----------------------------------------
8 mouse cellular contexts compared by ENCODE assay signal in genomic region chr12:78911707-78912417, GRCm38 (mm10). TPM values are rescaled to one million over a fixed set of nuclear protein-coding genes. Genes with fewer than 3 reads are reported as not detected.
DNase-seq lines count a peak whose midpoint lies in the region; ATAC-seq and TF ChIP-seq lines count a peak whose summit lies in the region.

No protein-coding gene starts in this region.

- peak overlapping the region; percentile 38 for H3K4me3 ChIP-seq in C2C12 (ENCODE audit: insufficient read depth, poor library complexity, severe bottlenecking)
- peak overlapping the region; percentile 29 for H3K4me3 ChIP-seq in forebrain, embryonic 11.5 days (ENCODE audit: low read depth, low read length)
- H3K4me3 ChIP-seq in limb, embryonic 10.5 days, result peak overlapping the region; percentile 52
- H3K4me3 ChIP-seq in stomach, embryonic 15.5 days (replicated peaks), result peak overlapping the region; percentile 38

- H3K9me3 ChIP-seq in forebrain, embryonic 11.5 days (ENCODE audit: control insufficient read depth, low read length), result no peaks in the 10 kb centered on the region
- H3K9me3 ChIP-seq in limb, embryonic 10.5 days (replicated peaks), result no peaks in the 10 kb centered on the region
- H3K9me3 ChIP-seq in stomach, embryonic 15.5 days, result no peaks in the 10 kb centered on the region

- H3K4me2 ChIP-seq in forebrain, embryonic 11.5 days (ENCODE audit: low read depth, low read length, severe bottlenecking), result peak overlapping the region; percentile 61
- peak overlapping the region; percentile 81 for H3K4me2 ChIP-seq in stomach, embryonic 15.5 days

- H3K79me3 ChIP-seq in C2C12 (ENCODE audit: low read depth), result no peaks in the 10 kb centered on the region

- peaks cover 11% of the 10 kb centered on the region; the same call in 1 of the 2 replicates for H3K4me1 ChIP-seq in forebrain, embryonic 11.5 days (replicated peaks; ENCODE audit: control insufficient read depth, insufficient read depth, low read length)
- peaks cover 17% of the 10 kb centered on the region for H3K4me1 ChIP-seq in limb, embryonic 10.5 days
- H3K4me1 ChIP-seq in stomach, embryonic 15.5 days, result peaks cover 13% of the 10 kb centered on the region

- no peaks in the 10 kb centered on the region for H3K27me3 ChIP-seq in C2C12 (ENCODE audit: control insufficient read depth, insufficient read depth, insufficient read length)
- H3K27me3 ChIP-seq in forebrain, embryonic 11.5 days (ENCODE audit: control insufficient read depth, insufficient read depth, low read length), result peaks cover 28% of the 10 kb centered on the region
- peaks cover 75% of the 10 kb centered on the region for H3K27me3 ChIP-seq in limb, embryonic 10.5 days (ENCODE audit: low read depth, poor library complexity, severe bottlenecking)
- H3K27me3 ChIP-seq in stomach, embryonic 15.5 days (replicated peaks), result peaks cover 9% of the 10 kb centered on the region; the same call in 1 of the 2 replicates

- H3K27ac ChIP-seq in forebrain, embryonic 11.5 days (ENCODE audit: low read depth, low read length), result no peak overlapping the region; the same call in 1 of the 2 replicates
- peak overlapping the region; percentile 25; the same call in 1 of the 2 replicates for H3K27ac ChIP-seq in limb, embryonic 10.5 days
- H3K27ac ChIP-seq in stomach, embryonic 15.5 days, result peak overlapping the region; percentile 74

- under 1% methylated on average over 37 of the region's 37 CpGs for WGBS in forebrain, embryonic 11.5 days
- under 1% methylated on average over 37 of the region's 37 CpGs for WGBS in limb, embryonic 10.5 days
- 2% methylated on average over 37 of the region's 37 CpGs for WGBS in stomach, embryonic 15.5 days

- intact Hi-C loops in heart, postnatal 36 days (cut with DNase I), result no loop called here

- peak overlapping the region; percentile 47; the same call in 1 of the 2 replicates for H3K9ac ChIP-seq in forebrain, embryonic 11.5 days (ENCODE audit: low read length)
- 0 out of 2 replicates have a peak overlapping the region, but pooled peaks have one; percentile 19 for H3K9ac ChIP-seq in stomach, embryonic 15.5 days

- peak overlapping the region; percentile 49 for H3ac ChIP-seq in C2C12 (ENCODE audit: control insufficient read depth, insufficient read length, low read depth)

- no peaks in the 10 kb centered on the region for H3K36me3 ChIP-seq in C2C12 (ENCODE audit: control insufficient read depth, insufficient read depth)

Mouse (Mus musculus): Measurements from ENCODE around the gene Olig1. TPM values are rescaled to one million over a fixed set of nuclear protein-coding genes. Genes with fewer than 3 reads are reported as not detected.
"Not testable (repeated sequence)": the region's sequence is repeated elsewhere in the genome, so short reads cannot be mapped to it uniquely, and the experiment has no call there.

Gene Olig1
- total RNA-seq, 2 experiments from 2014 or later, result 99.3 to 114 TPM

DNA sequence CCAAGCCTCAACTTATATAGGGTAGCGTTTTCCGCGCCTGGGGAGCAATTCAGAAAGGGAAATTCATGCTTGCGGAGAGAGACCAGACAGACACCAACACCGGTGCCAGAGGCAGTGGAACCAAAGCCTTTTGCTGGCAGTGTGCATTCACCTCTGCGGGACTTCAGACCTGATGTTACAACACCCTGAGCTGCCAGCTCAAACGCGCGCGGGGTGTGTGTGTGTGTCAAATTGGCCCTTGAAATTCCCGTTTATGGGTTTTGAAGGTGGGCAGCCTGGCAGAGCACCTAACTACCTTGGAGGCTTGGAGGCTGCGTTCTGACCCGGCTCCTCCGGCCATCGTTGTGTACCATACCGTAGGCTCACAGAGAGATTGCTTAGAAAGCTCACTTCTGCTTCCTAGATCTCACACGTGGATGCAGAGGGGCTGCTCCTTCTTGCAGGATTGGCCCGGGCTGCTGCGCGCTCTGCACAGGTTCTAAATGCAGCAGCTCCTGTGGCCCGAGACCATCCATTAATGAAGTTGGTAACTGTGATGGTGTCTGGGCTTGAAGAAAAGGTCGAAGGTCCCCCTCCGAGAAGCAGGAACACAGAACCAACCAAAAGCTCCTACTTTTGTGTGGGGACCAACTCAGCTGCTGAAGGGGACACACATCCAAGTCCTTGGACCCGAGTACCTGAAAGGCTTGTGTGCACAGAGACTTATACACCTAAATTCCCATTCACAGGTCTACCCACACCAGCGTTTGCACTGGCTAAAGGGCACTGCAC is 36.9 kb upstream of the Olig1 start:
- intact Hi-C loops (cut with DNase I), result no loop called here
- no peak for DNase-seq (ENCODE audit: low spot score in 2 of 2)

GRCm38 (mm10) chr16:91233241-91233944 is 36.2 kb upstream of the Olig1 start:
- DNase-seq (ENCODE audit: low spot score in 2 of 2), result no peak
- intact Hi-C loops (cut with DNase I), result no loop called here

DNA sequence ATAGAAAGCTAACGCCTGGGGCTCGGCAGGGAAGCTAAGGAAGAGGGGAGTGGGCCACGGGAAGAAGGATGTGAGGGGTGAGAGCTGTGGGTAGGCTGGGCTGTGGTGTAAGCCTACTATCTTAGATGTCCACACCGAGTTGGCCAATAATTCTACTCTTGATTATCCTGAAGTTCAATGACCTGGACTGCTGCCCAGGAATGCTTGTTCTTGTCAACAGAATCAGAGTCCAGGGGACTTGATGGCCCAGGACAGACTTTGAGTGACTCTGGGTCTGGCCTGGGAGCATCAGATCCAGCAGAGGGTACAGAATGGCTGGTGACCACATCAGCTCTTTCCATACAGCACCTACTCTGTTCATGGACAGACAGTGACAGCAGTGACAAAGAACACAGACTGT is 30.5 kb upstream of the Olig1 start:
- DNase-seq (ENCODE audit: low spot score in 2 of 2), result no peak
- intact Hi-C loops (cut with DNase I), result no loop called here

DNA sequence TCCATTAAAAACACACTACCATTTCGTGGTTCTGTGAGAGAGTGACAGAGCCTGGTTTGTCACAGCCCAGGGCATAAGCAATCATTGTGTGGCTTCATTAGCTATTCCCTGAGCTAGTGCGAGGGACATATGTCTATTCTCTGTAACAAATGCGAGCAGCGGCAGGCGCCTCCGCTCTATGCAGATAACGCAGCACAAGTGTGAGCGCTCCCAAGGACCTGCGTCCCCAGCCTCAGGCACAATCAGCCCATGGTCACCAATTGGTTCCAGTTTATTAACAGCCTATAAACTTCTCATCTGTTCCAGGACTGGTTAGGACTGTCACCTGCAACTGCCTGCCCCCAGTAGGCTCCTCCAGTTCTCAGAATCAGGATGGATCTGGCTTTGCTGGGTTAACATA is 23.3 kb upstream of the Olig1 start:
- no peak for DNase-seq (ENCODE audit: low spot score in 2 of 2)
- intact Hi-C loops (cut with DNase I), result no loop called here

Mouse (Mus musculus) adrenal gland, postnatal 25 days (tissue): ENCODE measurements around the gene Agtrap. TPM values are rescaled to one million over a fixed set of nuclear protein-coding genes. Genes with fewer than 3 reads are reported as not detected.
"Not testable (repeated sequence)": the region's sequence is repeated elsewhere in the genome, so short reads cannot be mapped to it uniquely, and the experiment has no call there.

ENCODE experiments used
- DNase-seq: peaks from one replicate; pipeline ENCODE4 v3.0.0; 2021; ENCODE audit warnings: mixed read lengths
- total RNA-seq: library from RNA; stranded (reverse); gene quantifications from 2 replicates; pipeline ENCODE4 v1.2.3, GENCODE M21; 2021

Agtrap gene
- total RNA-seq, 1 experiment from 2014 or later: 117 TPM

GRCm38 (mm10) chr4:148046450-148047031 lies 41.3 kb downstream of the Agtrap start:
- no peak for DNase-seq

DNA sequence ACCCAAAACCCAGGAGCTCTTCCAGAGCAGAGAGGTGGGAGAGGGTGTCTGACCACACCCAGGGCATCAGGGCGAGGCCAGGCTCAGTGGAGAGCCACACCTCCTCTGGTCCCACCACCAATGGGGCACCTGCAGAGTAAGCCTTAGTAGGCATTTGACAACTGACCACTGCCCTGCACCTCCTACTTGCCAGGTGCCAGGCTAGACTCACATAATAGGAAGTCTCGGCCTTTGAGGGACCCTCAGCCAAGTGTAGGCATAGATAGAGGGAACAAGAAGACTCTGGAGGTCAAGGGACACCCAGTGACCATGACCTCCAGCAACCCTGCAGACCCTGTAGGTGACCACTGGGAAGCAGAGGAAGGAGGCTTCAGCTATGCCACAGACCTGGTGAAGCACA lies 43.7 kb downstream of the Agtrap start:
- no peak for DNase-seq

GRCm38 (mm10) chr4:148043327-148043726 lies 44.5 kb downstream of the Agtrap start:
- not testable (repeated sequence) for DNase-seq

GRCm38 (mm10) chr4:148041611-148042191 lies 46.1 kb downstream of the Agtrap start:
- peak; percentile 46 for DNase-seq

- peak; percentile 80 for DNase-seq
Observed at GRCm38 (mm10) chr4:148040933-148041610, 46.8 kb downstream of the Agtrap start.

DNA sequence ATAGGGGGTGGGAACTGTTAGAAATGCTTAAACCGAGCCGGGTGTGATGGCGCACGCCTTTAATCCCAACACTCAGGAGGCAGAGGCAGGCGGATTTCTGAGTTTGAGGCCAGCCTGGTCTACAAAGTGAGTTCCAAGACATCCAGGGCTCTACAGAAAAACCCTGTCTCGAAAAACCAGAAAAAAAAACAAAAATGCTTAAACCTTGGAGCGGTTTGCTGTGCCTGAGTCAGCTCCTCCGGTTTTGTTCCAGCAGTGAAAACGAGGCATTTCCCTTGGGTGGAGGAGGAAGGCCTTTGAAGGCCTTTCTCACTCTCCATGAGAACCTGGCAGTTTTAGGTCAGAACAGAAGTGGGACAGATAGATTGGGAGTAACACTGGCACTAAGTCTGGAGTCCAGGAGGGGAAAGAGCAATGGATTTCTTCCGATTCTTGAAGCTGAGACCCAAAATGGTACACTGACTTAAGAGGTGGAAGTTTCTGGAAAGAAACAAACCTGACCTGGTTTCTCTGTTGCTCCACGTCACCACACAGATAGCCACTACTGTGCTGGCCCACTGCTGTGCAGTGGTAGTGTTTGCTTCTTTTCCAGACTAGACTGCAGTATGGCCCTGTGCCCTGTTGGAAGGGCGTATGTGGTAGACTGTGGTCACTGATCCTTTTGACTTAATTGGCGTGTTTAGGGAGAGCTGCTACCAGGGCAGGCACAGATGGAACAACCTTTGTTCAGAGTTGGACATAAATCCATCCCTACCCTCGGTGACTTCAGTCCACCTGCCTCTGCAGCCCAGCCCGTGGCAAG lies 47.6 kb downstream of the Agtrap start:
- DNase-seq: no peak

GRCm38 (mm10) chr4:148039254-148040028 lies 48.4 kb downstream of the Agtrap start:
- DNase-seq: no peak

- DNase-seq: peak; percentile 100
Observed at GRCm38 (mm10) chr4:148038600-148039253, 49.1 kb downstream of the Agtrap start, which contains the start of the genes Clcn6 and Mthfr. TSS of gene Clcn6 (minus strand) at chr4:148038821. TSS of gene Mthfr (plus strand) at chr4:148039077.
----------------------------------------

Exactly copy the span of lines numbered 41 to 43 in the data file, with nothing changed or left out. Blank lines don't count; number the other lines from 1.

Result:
- intact Hi-C loops (cut with DNase I), result no loop called here

DNA sequence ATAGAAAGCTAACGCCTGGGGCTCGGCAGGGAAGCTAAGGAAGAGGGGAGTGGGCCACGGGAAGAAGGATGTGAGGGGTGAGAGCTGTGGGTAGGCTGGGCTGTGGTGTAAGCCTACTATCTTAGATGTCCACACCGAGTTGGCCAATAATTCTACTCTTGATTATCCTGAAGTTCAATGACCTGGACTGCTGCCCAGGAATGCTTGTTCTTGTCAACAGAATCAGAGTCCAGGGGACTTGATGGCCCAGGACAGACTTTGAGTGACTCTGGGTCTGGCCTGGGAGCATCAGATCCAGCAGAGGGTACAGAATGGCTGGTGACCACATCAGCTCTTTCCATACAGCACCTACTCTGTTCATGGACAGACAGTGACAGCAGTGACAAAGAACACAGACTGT is 30.5 kb upstream of the Olig1 start:
- DNase-seq (ENCODE audit: low spot score in 2 of 2), result no peak